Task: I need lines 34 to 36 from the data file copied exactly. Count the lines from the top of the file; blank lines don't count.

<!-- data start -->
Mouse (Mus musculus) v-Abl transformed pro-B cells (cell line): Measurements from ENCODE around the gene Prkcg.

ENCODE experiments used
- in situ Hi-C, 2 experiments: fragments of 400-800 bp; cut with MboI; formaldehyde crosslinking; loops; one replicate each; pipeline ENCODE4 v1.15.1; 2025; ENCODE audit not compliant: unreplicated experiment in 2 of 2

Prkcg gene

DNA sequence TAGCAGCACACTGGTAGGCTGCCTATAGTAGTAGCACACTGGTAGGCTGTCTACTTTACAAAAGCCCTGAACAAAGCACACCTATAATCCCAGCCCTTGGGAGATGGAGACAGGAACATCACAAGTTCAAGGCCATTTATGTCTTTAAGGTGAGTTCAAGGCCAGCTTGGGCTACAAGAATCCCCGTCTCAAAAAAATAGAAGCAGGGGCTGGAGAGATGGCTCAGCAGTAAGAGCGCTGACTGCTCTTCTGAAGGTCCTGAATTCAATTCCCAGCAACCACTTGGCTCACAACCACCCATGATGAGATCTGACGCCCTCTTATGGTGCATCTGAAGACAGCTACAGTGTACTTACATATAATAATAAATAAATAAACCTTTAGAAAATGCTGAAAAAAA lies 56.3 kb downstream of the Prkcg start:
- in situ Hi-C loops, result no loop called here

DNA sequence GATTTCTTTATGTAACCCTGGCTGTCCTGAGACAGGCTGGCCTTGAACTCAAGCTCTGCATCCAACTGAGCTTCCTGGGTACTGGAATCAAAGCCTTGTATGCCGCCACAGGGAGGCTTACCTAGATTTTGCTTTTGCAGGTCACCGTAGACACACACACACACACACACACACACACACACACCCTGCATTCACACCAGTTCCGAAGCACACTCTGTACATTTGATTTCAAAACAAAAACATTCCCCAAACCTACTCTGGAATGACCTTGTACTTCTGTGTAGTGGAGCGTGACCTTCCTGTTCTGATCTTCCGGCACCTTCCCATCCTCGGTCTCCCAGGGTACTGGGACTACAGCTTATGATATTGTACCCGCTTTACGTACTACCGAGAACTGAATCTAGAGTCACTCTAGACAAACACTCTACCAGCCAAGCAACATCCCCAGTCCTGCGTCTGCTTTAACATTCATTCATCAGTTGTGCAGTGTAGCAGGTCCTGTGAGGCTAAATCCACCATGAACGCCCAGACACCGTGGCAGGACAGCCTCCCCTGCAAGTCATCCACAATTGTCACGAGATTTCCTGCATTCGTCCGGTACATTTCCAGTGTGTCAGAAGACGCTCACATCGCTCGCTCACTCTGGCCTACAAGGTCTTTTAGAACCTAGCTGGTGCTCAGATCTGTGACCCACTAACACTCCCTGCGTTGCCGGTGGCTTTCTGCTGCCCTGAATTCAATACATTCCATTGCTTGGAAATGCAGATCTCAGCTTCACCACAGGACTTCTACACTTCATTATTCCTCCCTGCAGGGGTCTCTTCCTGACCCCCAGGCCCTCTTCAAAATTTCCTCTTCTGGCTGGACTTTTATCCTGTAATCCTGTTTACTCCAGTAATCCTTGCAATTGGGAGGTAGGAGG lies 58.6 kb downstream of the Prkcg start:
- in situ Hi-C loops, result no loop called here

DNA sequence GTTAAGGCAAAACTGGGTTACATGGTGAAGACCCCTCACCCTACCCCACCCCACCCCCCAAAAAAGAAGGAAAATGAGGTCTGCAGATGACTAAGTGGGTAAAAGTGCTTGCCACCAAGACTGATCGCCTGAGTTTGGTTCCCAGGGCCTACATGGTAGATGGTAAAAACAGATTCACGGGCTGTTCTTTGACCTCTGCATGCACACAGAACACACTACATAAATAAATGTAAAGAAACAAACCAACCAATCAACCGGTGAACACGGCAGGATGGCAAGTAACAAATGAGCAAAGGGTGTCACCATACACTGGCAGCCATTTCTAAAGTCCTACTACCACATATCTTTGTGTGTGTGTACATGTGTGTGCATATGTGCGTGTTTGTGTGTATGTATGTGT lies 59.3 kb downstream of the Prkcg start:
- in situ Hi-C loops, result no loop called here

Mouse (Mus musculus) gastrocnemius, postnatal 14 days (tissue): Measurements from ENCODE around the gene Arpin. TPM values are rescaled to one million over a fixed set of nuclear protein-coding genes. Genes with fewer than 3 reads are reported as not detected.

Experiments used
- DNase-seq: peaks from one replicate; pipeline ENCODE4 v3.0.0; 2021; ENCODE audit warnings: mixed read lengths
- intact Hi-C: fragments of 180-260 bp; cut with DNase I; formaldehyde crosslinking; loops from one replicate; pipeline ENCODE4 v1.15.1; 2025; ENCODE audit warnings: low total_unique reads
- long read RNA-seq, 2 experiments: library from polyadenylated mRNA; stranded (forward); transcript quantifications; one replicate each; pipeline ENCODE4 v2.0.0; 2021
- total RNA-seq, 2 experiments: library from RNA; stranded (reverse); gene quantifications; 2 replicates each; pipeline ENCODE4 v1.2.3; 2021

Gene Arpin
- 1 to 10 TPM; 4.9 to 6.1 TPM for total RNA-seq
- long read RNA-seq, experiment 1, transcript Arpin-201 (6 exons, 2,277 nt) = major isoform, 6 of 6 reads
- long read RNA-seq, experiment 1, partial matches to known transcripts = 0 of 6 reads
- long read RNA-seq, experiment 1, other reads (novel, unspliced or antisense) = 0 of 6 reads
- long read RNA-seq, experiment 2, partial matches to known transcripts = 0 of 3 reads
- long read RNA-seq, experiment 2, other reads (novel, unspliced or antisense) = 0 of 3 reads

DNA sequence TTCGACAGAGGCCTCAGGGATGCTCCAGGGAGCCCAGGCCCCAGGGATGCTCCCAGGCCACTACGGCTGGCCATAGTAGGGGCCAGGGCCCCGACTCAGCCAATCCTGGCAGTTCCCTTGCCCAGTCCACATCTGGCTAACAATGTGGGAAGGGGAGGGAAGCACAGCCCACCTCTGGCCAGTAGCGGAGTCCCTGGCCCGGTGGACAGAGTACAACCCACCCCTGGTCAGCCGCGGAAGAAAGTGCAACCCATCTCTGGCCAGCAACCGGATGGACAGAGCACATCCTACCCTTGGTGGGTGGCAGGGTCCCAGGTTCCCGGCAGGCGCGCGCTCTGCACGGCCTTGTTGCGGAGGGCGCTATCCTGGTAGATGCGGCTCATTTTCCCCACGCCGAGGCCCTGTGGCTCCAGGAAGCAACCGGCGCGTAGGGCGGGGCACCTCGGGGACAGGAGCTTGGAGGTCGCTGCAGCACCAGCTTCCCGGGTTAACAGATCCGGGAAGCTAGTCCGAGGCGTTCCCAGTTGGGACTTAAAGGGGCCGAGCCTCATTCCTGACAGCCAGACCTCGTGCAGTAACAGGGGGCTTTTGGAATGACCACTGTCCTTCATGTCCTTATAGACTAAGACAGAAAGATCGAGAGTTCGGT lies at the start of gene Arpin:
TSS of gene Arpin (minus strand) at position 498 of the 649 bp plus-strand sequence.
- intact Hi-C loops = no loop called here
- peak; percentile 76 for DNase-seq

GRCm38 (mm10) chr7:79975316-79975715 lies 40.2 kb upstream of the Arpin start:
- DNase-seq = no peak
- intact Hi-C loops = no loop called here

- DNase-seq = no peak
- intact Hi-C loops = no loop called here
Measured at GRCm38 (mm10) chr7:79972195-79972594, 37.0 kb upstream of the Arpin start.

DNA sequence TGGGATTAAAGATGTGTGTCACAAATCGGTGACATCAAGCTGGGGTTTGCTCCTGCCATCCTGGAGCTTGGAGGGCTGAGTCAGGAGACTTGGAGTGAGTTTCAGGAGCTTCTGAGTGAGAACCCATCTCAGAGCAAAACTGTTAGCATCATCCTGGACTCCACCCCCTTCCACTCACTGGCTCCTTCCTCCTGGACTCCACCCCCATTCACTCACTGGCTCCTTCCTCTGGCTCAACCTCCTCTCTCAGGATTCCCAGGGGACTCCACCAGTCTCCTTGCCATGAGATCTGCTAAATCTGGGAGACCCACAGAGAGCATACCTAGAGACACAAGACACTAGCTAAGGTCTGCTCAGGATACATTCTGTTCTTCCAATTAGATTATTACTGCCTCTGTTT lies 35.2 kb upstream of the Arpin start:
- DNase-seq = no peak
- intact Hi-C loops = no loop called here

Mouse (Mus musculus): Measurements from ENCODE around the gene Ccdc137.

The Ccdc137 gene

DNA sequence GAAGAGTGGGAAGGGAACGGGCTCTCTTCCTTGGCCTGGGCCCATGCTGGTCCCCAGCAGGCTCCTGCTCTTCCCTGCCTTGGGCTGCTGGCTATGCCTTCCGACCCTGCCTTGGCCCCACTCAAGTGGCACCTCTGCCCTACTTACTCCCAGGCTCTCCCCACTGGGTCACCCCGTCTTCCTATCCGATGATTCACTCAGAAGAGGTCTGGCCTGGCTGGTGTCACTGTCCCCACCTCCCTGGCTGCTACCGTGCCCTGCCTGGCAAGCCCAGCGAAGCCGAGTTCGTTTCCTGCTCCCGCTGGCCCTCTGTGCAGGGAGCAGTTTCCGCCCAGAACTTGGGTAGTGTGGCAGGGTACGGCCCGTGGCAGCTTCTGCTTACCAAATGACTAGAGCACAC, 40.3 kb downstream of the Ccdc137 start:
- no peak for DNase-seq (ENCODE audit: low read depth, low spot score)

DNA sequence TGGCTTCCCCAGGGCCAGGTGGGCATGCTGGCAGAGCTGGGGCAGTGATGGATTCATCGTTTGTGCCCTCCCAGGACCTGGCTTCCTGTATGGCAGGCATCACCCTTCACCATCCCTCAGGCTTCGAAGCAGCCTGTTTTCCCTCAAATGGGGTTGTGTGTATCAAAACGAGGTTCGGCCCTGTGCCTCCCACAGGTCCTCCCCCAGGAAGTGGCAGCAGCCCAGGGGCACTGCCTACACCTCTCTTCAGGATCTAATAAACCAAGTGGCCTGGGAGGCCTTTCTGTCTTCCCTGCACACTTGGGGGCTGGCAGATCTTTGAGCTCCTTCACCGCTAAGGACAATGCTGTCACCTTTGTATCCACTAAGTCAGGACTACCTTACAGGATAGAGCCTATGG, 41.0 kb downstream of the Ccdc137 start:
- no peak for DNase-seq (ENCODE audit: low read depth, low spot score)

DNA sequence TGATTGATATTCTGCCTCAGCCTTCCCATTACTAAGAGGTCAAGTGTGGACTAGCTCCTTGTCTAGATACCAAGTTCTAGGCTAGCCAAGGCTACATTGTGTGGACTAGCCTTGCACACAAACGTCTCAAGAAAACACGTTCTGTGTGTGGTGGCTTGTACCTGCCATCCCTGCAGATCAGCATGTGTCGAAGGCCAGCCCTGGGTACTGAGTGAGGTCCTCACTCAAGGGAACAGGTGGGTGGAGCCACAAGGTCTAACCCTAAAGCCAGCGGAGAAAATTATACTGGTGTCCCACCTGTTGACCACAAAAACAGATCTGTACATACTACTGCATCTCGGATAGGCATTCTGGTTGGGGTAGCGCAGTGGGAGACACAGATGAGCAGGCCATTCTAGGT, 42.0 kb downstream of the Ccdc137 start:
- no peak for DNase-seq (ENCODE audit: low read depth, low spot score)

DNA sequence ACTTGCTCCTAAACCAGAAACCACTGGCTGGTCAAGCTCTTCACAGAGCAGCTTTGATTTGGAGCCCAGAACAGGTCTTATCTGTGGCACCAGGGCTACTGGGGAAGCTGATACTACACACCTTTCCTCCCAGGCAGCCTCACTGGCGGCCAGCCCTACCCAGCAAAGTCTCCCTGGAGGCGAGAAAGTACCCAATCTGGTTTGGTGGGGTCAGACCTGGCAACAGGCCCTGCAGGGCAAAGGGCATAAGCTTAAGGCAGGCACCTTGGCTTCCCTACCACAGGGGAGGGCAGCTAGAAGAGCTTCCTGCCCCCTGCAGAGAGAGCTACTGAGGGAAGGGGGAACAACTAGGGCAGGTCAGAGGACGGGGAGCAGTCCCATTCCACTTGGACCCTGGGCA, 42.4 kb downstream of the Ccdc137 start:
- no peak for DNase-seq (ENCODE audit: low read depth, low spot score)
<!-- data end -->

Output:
DNA sequence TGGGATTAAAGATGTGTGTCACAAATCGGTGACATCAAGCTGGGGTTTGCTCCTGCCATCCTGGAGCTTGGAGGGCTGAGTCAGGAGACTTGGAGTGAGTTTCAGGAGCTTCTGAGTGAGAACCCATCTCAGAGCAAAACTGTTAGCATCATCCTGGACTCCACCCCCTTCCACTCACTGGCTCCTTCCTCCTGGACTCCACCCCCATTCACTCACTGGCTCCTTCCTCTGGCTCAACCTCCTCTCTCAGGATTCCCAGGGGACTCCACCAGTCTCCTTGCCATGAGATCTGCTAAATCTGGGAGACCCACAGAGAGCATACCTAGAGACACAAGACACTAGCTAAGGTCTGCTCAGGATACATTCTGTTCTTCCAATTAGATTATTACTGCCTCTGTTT lies 35.2 kb upstream of the Arpin start:
- DNase-seq = no peak
- intact Hi-C loops = no loop called here